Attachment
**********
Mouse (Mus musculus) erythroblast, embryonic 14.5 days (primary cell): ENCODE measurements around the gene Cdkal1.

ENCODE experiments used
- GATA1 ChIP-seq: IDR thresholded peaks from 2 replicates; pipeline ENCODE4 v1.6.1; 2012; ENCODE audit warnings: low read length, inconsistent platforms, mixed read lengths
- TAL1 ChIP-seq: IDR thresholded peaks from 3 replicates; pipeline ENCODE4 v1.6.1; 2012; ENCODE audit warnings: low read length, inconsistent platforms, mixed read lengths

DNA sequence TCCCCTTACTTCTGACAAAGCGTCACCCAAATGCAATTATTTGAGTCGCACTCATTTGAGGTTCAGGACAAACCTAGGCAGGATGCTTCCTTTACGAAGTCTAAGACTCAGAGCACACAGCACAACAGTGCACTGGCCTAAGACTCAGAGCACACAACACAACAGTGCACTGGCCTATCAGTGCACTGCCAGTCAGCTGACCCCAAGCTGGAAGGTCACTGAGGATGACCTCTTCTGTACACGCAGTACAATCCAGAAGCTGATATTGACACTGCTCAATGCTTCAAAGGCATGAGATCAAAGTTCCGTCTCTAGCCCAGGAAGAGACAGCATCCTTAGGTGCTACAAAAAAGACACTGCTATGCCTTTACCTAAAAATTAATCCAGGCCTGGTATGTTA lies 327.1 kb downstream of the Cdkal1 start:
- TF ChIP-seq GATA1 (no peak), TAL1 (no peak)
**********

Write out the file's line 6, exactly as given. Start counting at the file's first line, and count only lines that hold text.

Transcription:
- TF ChIP-seq GATA1 (no peak), TAL1 (no peak)